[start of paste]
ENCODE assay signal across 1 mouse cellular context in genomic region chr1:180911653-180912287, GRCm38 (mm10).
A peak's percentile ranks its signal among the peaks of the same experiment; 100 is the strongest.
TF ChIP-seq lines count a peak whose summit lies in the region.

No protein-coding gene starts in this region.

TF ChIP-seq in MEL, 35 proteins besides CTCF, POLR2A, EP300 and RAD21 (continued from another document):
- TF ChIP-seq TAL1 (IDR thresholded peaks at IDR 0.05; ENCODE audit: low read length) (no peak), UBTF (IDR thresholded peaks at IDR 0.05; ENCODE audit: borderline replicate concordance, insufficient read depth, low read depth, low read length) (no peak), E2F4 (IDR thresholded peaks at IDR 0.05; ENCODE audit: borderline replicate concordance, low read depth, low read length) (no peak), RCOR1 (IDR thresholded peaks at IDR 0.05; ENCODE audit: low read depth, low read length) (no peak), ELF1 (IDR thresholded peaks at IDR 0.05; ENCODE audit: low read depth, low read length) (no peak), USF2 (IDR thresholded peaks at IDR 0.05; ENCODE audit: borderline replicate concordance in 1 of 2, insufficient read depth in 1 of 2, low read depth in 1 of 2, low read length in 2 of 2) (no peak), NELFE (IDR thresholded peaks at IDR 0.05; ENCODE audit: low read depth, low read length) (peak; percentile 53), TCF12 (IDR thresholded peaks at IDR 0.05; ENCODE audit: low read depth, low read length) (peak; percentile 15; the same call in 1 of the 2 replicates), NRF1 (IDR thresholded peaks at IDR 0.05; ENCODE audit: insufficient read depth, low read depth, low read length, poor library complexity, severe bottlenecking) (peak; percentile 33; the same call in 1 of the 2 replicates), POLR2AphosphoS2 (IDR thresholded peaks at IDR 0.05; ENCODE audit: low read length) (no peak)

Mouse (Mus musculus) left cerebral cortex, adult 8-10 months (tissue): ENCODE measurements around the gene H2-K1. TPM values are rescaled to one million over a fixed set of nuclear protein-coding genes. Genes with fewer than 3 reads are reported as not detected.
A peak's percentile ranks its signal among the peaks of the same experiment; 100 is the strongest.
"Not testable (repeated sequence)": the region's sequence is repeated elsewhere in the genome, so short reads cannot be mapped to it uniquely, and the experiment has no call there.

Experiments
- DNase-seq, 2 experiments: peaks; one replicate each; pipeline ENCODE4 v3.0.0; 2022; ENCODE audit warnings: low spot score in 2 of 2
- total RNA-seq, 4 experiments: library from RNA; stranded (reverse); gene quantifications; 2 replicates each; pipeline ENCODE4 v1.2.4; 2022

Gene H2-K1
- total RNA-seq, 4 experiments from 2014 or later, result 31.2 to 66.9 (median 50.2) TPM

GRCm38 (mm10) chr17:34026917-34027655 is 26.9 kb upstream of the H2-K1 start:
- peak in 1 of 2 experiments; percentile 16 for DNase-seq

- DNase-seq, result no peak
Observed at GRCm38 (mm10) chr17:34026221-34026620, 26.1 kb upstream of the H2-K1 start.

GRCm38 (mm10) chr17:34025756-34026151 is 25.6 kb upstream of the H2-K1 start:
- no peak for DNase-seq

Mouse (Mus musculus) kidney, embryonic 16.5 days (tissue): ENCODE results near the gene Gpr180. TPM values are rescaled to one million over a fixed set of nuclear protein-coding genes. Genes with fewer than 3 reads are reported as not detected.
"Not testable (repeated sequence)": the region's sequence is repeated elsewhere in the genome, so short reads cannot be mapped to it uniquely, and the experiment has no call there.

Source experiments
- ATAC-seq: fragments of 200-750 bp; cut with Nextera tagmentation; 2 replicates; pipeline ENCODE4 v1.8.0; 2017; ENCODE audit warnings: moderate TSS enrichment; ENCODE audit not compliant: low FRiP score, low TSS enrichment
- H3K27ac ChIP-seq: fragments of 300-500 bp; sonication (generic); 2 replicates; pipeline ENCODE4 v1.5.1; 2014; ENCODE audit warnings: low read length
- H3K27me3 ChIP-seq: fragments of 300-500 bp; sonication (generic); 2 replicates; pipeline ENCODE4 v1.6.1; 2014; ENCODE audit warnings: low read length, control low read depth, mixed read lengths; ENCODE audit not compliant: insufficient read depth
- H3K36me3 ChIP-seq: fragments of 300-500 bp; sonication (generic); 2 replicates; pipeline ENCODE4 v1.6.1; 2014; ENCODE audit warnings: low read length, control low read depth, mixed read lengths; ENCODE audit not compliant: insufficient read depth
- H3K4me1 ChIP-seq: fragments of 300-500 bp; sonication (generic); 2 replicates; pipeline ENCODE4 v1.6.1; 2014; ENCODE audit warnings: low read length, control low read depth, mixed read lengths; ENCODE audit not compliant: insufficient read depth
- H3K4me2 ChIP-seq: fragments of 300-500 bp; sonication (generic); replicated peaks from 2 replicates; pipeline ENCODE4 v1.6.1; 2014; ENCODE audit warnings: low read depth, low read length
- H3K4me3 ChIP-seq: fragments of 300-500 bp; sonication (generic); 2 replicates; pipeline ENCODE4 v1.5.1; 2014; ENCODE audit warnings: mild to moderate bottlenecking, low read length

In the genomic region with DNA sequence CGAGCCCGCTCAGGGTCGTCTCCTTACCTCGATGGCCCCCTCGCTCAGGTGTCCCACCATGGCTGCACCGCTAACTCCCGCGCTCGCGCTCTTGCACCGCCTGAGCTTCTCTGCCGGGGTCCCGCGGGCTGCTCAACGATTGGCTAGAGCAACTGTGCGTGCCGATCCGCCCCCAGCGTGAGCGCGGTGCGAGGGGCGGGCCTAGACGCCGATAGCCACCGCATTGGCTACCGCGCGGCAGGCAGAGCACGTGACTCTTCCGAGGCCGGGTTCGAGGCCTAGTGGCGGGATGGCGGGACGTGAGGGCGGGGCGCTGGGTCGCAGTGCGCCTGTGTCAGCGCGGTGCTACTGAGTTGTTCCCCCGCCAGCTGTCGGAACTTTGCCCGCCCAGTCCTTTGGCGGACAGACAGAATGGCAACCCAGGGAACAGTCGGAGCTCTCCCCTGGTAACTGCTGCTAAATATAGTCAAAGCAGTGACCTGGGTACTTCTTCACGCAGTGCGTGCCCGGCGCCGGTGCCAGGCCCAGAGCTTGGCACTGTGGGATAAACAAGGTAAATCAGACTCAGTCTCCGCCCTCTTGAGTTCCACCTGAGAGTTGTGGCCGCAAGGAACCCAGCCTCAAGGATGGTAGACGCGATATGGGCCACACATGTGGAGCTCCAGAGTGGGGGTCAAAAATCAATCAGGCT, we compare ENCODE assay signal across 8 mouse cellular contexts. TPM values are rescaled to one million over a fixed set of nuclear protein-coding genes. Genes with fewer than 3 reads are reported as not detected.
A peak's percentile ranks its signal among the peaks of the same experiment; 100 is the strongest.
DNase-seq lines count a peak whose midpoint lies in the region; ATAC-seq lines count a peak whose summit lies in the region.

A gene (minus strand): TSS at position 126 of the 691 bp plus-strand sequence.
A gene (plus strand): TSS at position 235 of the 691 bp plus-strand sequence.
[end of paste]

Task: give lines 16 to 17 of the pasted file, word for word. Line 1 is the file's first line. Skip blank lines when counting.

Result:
- peak in 1 of 2 experiments; percentile 16 for DNase-seq

- DNase-seq, result no peak